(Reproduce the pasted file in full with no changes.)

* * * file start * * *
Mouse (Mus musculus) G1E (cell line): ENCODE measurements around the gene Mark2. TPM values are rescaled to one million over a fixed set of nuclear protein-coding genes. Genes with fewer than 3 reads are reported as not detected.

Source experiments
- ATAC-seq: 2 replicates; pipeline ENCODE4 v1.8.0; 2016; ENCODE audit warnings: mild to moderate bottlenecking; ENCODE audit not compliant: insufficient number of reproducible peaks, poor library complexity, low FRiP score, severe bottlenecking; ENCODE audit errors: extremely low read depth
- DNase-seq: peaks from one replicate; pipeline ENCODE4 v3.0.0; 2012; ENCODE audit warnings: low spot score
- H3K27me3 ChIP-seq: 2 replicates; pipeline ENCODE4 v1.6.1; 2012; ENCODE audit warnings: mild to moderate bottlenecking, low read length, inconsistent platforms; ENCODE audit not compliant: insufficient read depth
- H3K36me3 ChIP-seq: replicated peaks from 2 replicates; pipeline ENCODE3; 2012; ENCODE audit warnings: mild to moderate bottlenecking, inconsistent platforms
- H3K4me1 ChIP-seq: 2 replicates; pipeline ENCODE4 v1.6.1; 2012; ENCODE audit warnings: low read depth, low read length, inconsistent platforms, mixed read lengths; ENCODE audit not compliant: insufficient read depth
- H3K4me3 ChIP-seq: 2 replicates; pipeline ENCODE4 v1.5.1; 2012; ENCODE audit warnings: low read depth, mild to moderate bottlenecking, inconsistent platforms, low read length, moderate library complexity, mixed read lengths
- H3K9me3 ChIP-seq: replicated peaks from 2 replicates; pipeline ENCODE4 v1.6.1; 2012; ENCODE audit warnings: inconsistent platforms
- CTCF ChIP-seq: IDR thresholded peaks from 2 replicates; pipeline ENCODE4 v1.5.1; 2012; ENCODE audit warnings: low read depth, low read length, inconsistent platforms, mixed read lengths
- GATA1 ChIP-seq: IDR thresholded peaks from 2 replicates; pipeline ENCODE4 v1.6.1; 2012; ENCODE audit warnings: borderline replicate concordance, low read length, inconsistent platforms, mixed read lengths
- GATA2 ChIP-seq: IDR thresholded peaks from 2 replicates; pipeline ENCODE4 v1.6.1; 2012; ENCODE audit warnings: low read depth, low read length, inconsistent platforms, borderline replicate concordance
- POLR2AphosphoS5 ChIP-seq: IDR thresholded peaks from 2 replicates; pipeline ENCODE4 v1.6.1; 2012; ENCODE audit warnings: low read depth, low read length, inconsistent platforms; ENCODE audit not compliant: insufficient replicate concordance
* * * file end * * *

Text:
Mouse (Mus musculus) G1E (cell line): ENCODE measurements around the gene Mark2. TPM values are rescaled to one million over a fixed set of nuclear protein-coding genes. Genes with fewer than 3 reads are reported as not detected.

Source experiments
- ATAC-seq: 2 replicates; pipeline ENCODE4 v1.8.0; 2016; ENCODE audit warnings: mild to moderate bottlenecking; ENCODE audit not compliant: insufficient number of reproducible peaks, poor library complexity, low FRiP score, severe bottlenecking; ENCODE audit errors: extremely low read depth
- DNase-seq: peaks from one replicate; pipeline ENCODE4 v3.0.0; 2012; ENCODE audit warnings: low spot score
- H3K27me3 ChIP-seq: 2 replicates; pipeline ENCODE4 v1.6.1; 2012; ENCODE audit warnings: mild to moderate bottlenecking, low read length, inconsistent platforms; ENCODE audit not compliant: insufficient read depth
- H3K36me3 ChIP-seq: replicated peaks from 2 replicates; pipeline ENCODE3; 2012; ENCODE audit warnings: mild to moderate bottlenecking, inconsistent platforms
- H3K4me1 ChIP-seq: 2 replicates; pipeline ENCODE4 v1.6.1; 2012; ENCODE audit warnings: low read depth, low read length, inconsistent platforms, mixed read lengths; ENCODE audit not compliant: insufficient read depth
- H3K4me3 ChIP-seq: 2 replicates; pipeline ENCODE4 v1.5.1; 2012; ENCODE audit warnings: low read depth, mild to moderate bottlenecking, inconsistent platforms, low read length, moderate library complexity, mixed read lengths
- H3K9me3 ChIP-seq: replicated peaks from 2 replicates; pipeline ENCODE4 v1.6.1; 2012; ENCODE audit warnings: inconsistent platforms
- CTCF ChIP-seq: IDR thresholded peaks from 2 replicates; pipeline ENCODE4 v1.5.1; 2012; ENCODE audit warnings: low read depth, low read length, inconsistent platforms, mixed read lengths
- GATA1 ChIP-seq: IDR thresholded peaks from 2 replicates; pipeline ENCODE4 v1.6.1; 2012; ENCODE audit warnings: borderline replicate concordance, low read length, inconsistent platforms, mixed read lengths
- GATA2 ChIP-seq: IDR thresholded peaks from 2 replicates; pipeline ENCODE4 v1.6.1; 2012; ENCODE audit warnings: low read depth, low read length, inconsistent platforms, borderline replicate concordance
- POLR2AphosphoS5 ChIP-seq: IDR thresholded peaks from 2 replicates; pipeline ENCODE4 v1.6.1; 2012; ENCODE audit warnings: low read depth, low read length, inconsistent platforms; ENCODE audit not compliant: insufficient replicate concordance